The guys over at Laptop Mag have decided to brutally test 11 different Chromebooks from across the spectrum of price to see which one holds up the best. The results are actually quite surprising and the test itself is not only pretty scientific: it is actually a good replication of real world drops and fumbles.
The test itself consisted of putting 11 different Chromebooks through the exact same drops onto two surfaces from two specific heights. From 2.5 feet each device was pushed off a table onto both a carpeted floor and concrete floor. Additionally, the team dropped the devices onto both surfaces from a standing height of 4.5 feet and finished up by dropping each device – lid opened and on their sides – onto the concrete from the same 4.5 feet. Ouch.
They’ve highlighted most of the carnage in a video that you’ll have to hop over to their site to enjoy (endure?), but I can tell you from watching it that it isn’t the most cringe-worthy drop test video I’ve ever forced myself to sit through. After all the drops, the team then tallied up a score for each device based on the functionality of the laptop after enduring all the bumps and bruises of the test.
On a scale of 1 to 5, each Chromebook got a rating from each of two rounds of torture and the scores were totaled up for a single overall score. At the best, a Chromebook could get a 10 and, at worst, a 1. Here’s the full scoring system breakdown:
- 5 points – No discernible damage.
- 4 points – Light scratches and scuff marks; generally normal “light” wear and tear.
- 3 points – Heavy scratches; light structural damage (if any).
- 2 points – Significant structural damage; system operates, but doesn’t look good doing it.
- 1 point – System does not turn on.
Some Shocking Results
I’d advise you head over to the full drop test results if you’d like to know how each Chromebook fared, but there are three very interesting results I’d like to highlight from the test. These results show very clearly that: a Chromebook doesn’t have to be ruggedized to be durable, durability and price are not mutually exclusive, and great feel doesn’t equate to great strength. So, before we talk about specifics, here is the final scores of the 11 tested Chromebooks by rank:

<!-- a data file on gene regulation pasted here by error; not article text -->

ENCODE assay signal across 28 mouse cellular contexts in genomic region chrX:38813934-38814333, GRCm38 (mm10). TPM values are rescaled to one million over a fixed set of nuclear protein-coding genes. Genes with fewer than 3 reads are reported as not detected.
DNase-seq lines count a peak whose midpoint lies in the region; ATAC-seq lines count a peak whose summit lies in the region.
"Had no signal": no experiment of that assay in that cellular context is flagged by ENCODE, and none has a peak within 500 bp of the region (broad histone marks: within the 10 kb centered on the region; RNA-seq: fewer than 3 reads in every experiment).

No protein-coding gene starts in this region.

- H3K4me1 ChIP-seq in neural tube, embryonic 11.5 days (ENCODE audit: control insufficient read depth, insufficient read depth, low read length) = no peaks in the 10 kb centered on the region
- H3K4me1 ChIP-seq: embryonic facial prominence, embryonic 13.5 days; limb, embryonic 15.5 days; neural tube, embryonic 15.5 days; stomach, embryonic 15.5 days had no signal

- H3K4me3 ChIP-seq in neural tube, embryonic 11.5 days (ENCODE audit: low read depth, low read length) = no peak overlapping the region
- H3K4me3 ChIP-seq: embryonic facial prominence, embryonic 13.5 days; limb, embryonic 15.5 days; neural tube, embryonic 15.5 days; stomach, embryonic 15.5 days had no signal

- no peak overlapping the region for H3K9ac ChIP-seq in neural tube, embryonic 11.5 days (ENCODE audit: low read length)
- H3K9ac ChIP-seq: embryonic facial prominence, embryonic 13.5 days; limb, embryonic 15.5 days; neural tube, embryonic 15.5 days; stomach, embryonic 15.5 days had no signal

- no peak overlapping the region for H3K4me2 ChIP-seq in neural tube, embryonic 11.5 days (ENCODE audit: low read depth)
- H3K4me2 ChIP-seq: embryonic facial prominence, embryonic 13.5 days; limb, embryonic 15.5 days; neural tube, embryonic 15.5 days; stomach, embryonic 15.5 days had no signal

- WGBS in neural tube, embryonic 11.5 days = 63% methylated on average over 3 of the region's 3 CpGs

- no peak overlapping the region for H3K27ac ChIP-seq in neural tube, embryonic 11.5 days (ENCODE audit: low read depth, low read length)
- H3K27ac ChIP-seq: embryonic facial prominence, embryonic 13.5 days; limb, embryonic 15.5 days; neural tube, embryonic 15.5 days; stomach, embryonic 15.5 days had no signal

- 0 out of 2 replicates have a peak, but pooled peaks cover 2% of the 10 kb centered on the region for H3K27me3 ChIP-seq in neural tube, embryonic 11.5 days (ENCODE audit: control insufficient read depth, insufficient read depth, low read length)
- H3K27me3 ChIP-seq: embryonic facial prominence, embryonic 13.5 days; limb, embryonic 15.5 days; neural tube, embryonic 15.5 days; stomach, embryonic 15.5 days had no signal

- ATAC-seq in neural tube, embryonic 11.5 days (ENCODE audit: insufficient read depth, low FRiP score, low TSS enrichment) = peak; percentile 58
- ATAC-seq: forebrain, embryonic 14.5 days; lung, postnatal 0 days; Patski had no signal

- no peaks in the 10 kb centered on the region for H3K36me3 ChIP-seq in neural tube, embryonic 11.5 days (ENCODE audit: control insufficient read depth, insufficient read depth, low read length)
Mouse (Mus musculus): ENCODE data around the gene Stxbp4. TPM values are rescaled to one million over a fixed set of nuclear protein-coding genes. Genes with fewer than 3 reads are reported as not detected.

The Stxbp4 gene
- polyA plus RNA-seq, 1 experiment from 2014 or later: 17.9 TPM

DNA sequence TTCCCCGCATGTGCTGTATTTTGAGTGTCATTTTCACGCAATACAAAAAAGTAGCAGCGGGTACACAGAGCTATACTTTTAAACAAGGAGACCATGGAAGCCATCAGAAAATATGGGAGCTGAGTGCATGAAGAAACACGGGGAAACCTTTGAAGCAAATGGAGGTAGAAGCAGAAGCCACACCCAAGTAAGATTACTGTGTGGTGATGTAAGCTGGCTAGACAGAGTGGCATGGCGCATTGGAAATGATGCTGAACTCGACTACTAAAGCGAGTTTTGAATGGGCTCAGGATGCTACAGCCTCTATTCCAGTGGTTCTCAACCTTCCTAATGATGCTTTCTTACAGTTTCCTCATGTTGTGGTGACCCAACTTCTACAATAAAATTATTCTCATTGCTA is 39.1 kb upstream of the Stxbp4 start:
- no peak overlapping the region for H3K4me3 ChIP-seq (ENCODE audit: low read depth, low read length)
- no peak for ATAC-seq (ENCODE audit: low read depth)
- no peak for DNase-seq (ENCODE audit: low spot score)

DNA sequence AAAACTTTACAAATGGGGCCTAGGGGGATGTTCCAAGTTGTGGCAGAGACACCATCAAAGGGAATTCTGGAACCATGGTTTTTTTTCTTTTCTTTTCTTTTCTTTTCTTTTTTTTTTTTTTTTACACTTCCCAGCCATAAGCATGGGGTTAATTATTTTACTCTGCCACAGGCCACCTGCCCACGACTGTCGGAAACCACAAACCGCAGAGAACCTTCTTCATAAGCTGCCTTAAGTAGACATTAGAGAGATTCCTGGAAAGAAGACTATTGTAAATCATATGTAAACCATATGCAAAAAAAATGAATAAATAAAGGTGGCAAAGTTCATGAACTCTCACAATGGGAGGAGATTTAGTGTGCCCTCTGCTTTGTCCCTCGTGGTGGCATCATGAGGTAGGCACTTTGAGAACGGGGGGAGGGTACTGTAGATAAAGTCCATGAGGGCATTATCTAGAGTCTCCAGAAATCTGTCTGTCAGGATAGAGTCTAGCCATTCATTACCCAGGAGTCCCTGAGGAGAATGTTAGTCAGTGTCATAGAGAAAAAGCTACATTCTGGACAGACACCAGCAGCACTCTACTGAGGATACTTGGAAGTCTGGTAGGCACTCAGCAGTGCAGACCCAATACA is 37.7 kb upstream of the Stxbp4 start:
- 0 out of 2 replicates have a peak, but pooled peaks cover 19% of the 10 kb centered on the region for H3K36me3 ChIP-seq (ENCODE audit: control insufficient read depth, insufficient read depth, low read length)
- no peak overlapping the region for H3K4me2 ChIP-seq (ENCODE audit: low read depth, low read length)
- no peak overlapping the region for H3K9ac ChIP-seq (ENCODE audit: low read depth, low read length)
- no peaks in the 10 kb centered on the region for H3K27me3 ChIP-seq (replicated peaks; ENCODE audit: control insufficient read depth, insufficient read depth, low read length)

- Google Pixelbook (10 points)
- Samsung Chromebook 3 (9 points)
- Lenovo 330e Chromebook (8 points)
- Dell Chromebook 11 3180 (7 points)
- HP Chromebook 11 (7 points)
- Asus C202SA (7 points)
- Acer Chromebook 11 N7 (6 points)
- Samsung Chromebook Plus 2-in-1 (5 points)
- Acer Chromebook R 13 (4 points)
- Lenovo Chromebook C330 2-in-1 (4 points)
- Asus Chromebook Flip C434 (3 points)
If you’re looking at that list, you are likely surprised by a few of those results. I know I was. So, let’s talk about a few of those conclusions I mentioned above. A Chromebook doesn’t have to be ruggedized to be durable. The winning device in this test is a Chromebook I would have expected to finish solidly in the middle: the Pixelbook. Thin, light, and glass, I would have expected the Pixelbook to fail pretty hard on smacking the concrete, but that wasn’t the case. Instead, this non-rugged Chromebook came out on top, proving that there are durable Chromebooks that can still look like a million bucks.
Second, durability and price are not mutually exclusive. You’d expect to pay more for durability and ruggedness, but that doesn’t seem to be the case either. Sure, the winner is a $999 Pixelbook, but the second place Chromebook only lost by a point and it is the cheapest device on the list. Oh, and it isn’t sold or marketed as rugged, either. This is Samsung’s entry-level, bargain basement device, and it is as durable as anything you can buy. Color me surprised.
Finally, great feel doesn’t equal great strength. With most electronic devices, you almost feel like you can get a sense of their durability just by picking them up. A solid build, handsome lines, and premium materials make us feel like a device will last through all the bumps and drops that are sure to come. That thinking proves false here, however, as the well-liked ASUS Flip C434 fails hard in this durability test. The drops proved too much for the C434 and it failed in nearly every way to stand up to the same assault the Pixelbook escaped with only nicks and scrapes. It turns out good looks don’t always deliver internal strength.
If you’re like me, you don’t routinely drop laptops. I’ll fumble my phone a few times per year, but I can only remember a single laptop fumble in the past 5 years. With their size and general use on a desk, laptops aren’t as drop prone as a phone or tablet, but it is interesting to see which Chromebook fares better in a test like this. In general, I’d say keeping your Chromebook in a sleeve and in a bag is the best way to keep from putting your own device through an unintentional drop test.